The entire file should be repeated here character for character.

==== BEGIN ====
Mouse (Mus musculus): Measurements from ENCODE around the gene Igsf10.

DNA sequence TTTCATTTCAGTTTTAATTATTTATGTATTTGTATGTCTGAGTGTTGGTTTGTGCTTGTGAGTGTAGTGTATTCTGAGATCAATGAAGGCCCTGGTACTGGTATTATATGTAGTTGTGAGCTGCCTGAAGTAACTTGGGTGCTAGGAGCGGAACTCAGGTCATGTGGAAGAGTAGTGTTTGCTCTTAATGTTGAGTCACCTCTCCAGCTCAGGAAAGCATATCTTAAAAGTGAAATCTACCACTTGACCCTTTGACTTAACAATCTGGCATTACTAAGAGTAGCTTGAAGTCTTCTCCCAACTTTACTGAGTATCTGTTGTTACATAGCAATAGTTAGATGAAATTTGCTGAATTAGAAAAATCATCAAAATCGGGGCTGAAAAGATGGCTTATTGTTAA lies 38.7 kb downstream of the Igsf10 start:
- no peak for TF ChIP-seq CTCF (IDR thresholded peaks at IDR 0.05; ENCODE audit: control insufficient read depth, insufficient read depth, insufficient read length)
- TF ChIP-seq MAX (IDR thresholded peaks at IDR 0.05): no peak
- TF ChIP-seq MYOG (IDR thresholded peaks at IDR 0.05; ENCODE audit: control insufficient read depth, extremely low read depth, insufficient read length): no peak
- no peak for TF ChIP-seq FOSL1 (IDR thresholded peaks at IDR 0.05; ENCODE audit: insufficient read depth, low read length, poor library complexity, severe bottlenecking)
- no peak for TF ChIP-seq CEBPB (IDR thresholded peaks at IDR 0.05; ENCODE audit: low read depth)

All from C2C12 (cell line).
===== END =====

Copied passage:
Mouse (Mus musculus): Measurements from ENCODE around the gene Igsf10.

DNA sequence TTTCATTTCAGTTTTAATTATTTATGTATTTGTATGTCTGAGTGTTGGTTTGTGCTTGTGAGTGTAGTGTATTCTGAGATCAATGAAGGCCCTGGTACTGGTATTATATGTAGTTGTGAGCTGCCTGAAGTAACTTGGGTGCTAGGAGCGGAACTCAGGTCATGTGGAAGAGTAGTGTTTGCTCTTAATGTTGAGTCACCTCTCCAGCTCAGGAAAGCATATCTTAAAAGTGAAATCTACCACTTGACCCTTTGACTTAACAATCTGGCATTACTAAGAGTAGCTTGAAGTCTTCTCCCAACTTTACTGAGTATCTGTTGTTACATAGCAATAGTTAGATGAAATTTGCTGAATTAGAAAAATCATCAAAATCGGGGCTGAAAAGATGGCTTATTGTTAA lies 38.7 kb downstream of the Igsf10 start:
- no peak for TF ChIP-seq CTCF (IDR thresholded peaks at IDR 0.05; ENCODE audit: control insufficient read depth, insufficient read depth, insufficient read length)
- TF ChIP-seq MAX (IDR thresholded peaks at IDR 0.05): no peak
- TF ChIP-seq MYOG (IDR thresholded peaks at IDR 0.05; ENCODE audit: control insufficient read depth, extremely low read depth, insufficient read length): no peak
- no peak for TF ChIP-seq FOSL1 (IDR thresholded peaks at IDR 0.05; ENCODE audit: insufficient read depth, low read length, poor library complexity, severe bottlenecking)
- no peak for TF ChIP-seq CEBPB (IDR thresholded peaks at IDR 0.05; ENCODE audit: low read depth)

All from C2C12 (cell line).